Norma Talmadge, was one of the biggest stars of the silent film era. She was born on May 26, 1894 in Jersey City, NJ, and raised in Brooklyn, NY. Norma had two sisters, Constance Talmadge, also a major star, who was in 83 films and Natalie Talmadge who appeared in nine films.
Norma appeared in over 200 silent pictures, most of which are now considered lost films. In 1916, Norma married film producer Joseph Schenck who became head of United Artists and would go on to become the chairman of 20th Century Fox.
As with many of the silent stars, Norma’s career ended with the advent of sound. By 1928 her career had already stalled to one film per year. There was talk in 1928 of reissuing her favorite film Smilin’ Through (1922), but Norma was staunch in her refusal to re-release it. Norma said, “I thought it was a lovely picture and the fans liked it. Why reissue it? I would rather people only had the peasant memory of it.” This attitude was similar to the screen’s biggest star Mary Pickford, who had said she would never allow any of her films to be released again.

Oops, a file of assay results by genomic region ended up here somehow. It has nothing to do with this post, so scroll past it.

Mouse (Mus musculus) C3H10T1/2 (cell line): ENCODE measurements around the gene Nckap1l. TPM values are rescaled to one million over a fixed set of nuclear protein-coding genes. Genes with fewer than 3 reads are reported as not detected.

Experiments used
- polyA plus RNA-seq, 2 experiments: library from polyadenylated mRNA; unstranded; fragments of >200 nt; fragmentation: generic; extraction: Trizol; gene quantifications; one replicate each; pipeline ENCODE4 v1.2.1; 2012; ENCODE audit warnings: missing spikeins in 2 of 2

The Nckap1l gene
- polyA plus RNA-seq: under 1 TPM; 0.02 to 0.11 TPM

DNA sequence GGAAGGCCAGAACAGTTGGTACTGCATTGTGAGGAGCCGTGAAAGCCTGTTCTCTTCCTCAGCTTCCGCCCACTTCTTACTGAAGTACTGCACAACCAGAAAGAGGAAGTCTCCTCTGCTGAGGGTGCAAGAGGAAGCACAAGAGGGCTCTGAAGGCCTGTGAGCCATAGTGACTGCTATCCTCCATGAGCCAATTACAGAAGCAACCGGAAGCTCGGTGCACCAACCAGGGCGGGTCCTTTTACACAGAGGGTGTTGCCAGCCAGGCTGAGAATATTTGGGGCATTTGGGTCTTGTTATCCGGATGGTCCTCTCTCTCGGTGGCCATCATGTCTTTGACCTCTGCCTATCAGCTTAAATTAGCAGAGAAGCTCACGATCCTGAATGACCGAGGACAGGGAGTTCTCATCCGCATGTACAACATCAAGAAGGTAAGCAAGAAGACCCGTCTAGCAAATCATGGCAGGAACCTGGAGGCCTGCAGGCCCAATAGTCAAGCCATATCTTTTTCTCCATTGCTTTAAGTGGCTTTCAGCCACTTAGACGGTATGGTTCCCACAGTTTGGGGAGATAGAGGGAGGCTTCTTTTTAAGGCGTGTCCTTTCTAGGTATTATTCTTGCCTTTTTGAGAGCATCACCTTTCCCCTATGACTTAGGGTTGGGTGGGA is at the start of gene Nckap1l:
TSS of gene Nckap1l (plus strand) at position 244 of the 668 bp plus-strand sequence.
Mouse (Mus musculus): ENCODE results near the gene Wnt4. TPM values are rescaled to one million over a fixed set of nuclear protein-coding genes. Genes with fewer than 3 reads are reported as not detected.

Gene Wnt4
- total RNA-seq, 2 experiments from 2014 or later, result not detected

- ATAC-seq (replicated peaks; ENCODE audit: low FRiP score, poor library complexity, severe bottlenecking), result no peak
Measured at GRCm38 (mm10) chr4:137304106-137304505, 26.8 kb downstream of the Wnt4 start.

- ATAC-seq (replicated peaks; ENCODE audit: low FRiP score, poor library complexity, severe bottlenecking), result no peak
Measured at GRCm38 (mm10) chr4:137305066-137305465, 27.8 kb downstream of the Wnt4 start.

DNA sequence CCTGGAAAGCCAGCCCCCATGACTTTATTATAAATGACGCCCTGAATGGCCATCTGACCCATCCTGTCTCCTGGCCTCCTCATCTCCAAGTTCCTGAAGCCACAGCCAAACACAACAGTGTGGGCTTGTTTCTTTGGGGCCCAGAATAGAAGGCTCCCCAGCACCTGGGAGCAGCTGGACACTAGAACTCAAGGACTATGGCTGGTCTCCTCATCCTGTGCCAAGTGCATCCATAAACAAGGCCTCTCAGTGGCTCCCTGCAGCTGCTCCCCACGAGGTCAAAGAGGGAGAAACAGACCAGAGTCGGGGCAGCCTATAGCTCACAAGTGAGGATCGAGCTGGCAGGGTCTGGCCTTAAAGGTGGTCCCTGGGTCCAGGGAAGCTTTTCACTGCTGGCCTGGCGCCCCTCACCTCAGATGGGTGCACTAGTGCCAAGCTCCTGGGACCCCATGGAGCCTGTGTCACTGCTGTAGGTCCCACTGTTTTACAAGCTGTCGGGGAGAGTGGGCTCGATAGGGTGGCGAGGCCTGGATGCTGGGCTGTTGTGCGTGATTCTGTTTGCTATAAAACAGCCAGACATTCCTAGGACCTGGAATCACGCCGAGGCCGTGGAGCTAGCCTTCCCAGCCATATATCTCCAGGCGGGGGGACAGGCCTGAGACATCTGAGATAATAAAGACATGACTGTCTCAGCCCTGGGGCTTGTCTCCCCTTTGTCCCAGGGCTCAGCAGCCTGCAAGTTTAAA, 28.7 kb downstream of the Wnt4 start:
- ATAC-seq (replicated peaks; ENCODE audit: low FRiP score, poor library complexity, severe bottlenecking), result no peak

Norma made two sound films, New York Nights (1929) and Du Barry, Woman of Passion (1930). The Du Barry film was widely panned by critics and public alike. Norma then waited for the right script for her next movie. She said she was “favoring playing a comic role.” She never appeared in another film.
Instead, Norma Talmadge travelled the world and invested wisely in real estate, becoming very wealthy.
Legend has it that Norma Talmadge has the distinction of being the first to leave her handprints, footprints and signature at the would famous Grauman’s Chinese Theatre in Hollywood. The apocryphal story Continue reading